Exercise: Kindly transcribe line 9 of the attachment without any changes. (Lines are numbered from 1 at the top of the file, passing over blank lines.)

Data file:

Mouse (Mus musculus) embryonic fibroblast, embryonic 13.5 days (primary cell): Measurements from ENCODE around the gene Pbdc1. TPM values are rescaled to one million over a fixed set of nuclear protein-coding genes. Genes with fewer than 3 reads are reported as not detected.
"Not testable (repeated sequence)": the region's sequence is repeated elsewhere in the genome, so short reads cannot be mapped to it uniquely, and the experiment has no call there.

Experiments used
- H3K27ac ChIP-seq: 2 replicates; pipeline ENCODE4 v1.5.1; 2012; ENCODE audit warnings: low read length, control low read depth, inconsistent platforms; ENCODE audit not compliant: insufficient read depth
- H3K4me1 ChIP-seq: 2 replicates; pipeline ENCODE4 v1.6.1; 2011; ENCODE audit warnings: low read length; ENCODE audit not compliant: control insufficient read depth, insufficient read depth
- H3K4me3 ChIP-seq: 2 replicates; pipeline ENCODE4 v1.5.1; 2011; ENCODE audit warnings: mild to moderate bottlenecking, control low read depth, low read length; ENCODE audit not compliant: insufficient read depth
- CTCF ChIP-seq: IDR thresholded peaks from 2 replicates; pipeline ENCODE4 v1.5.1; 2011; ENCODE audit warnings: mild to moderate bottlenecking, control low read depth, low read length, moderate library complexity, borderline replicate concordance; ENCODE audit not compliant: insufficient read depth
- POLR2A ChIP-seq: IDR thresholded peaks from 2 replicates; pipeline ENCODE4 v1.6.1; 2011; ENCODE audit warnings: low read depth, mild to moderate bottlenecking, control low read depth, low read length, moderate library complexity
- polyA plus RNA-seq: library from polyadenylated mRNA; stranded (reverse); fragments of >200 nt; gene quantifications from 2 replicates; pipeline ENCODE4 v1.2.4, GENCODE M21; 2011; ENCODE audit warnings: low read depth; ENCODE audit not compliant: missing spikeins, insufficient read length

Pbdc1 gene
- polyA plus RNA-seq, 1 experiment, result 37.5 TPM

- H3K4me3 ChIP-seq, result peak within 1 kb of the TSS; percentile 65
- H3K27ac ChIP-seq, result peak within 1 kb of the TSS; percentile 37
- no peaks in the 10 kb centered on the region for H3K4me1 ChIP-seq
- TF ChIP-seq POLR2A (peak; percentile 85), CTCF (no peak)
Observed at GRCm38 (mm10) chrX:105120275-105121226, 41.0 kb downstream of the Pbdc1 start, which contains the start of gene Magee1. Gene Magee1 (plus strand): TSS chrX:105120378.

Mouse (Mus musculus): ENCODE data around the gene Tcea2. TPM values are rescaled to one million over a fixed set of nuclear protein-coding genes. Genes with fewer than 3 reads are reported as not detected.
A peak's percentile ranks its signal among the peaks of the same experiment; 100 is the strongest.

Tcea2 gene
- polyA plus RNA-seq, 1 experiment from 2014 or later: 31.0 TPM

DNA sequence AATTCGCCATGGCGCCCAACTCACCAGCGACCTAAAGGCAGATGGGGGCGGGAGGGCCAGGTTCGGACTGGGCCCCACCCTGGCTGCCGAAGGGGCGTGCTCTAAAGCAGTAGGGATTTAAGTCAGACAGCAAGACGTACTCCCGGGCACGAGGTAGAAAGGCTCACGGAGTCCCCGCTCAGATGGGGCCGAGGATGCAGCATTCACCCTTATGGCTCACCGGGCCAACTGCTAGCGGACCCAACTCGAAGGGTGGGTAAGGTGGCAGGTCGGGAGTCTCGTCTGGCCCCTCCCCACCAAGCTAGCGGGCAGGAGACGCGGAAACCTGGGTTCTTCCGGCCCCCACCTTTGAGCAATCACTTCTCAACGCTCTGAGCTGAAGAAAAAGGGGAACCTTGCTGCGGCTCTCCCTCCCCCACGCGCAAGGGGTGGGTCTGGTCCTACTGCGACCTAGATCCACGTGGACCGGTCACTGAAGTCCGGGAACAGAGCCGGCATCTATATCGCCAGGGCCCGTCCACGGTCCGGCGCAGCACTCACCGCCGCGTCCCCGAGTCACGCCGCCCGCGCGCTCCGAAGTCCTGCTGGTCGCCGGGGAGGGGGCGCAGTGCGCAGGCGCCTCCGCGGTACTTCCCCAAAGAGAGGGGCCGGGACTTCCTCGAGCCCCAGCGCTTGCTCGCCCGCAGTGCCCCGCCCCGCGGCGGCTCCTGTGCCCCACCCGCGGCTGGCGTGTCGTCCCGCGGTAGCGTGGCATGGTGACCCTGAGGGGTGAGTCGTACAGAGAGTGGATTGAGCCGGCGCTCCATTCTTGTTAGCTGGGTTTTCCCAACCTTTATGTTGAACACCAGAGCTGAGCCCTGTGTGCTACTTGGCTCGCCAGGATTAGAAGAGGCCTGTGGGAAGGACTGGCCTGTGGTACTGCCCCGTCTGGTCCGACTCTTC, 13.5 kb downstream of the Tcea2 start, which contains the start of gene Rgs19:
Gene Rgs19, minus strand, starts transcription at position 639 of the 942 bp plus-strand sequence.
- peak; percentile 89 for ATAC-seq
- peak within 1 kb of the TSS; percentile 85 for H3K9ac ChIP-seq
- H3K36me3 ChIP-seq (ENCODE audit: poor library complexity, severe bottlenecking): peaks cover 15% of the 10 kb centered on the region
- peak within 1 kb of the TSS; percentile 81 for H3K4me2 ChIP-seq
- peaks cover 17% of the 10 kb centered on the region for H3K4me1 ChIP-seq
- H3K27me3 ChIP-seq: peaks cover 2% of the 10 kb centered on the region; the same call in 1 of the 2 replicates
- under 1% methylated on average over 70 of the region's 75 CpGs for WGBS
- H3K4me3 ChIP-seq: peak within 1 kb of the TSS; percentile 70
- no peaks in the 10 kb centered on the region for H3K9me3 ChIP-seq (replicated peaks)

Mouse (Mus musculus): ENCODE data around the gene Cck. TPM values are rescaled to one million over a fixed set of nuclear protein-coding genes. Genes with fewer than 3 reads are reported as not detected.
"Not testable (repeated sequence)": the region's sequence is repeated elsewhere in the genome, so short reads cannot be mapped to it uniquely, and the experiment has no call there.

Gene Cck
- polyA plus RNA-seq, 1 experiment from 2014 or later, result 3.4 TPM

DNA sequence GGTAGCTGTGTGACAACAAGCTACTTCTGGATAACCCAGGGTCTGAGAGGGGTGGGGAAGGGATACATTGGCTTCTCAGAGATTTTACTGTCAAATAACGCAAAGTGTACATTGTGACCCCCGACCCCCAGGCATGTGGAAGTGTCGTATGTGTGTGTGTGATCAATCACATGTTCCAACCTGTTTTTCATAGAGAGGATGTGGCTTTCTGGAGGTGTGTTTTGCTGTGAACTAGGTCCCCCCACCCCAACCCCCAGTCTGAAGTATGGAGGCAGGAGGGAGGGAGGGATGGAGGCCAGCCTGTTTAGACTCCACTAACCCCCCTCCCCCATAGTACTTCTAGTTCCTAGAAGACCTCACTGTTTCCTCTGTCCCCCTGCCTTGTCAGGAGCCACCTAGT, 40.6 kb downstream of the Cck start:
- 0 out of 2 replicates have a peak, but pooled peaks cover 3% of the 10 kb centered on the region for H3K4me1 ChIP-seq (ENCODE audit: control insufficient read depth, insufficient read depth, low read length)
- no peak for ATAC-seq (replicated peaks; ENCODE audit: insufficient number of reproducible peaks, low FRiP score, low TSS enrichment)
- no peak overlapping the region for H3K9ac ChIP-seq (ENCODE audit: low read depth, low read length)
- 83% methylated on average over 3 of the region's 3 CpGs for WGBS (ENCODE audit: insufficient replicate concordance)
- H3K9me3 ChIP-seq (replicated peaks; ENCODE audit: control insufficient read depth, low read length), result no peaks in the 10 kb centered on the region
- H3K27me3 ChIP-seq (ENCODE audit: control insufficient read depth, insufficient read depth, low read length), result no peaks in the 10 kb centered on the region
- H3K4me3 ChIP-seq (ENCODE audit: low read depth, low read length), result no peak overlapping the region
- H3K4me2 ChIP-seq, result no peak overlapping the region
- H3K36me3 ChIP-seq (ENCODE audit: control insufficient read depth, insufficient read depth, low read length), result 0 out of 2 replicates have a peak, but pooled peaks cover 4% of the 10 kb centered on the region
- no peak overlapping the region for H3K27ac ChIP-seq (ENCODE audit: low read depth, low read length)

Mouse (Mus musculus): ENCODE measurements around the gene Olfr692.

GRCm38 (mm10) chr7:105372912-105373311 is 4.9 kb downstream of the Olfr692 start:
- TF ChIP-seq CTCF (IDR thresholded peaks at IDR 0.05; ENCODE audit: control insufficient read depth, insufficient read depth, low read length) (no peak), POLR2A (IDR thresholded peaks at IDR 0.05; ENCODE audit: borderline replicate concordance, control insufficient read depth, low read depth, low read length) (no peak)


- polyA plus RNA-seq: library from polyadenylated mRNA; stranded (reverse); fragments of >200 nt; gene quantifications from 2 replicates; pipeline ENCODE4 v1.2.4, GENCODE M21; 2011; ENCODE audit warnings: low read depth; ENCODE audit not compliant: missing spikeins, insufficient read length